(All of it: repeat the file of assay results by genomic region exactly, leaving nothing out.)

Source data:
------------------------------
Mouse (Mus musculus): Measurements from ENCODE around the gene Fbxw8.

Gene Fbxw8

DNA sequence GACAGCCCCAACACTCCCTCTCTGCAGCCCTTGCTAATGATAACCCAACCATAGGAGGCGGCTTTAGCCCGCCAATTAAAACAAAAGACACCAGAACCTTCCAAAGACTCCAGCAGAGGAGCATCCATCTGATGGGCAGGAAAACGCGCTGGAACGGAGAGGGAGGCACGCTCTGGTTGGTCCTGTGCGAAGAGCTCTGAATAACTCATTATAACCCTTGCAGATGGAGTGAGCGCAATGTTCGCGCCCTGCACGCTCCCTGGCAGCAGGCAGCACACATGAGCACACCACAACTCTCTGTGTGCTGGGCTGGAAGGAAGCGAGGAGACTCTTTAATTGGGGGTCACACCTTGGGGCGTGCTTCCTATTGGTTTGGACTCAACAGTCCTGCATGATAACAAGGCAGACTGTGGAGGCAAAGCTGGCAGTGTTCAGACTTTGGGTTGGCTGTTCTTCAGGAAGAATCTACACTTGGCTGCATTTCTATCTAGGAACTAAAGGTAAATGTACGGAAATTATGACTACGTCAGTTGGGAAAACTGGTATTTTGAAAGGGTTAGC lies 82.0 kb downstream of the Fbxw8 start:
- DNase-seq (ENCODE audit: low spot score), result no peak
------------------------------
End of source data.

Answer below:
Mouse (Mus musculus): Measurements from ENCODE around the gene Fbxw8.

Gene Fbxw8

DNA sequence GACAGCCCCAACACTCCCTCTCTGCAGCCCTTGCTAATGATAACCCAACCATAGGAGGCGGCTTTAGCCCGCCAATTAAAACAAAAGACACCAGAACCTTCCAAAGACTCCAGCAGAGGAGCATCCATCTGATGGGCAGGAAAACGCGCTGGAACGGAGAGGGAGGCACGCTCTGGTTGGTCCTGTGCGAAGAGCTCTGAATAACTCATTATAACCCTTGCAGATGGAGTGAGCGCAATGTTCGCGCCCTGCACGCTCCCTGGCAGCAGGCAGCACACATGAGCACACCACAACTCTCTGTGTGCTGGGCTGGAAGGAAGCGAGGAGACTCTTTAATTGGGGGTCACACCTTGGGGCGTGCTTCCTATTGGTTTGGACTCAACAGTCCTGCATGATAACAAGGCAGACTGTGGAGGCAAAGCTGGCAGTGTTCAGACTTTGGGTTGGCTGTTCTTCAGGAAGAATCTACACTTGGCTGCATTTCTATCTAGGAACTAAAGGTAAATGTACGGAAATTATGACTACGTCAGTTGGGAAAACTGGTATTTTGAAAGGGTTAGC lies 82.0 kb downstream of the Fbxw8 start:
- DNase-seq (ENCODE audit: low spot score), result no peak